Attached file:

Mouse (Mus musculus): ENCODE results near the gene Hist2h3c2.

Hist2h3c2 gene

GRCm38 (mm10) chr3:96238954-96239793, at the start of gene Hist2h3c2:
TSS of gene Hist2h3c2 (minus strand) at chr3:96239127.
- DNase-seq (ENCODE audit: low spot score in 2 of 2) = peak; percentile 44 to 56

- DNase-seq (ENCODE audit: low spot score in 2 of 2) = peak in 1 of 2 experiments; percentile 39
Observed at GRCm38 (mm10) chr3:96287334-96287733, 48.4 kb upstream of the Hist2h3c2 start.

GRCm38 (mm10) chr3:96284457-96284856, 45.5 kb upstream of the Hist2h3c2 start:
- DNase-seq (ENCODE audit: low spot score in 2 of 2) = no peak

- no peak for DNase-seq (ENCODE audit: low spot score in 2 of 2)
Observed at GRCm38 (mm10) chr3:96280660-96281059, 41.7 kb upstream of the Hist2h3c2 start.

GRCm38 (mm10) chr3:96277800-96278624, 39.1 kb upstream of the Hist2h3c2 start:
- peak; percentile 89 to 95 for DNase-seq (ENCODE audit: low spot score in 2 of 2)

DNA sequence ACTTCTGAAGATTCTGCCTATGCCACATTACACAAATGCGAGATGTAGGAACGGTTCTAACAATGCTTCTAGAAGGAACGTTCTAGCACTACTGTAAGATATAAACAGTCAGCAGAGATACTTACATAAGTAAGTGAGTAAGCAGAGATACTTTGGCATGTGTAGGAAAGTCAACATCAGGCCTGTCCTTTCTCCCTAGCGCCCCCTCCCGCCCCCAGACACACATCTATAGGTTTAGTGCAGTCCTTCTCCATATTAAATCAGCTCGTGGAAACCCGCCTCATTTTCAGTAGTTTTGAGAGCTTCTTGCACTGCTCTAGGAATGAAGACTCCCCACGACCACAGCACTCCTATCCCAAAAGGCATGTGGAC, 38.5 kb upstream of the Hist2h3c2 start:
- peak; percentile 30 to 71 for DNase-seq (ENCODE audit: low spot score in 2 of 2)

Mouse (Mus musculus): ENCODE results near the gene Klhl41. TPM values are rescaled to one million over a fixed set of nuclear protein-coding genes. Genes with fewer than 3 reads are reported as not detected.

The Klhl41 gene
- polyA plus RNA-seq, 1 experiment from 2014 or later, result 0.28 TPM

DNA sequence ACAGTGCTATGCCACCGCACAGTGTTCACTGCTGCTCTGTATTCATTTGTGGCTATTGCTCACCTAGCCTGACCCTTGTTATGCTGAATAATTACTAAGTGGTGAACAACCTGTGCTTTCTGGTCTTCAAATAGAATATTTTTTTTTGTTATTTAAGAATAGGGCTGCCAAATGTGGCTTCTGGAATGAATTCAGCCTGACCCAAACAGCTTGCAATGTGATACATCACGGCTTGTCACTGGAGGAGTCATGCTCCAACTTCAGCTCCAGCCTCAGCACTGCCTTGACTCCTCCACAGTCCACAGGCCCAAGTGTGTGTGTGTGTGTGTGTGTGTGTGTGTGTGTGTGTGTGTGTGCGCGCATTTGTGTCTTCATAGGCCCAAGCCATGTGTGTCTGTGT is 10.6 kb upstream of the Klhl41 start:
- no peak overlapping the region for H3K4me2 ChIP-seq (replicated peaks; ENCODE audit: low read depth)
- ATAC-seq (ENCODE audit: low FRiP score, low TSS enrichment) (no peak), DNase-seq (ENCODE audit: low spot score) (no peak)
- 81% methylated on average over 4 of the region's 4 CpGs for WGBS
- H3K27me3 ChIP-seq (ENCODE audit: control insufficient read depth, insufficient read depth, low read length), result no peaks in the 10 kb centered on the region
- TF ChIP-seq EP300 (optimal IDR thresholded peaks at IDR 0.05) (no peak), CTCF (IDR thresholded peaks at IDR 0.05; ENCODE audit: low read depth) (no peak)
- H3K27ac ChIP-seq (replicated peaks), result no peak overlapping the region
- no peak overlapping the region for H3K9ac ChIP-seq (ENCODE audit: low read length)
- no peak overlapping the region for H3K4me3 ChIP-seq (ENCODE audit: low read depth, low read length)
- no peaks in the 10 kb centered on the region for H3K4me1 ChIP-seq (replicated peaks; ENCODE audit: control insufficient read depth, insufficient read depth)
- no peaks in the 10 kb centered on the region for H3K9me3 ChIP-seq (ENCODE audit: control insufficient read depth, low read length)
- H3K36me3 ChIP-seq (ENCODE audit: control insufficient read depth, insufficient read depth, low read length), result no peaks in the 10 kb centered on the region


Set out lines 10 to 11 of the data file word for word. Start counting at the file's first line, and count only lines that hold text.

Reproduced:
- no peak for DNase-seq (ENCODE audit: low spot score in 2 of 2)
Observed at GRCm38 (mm10) chr3:96280660-96281059, 41.7 kb upstream of the Hist2h3c2 start.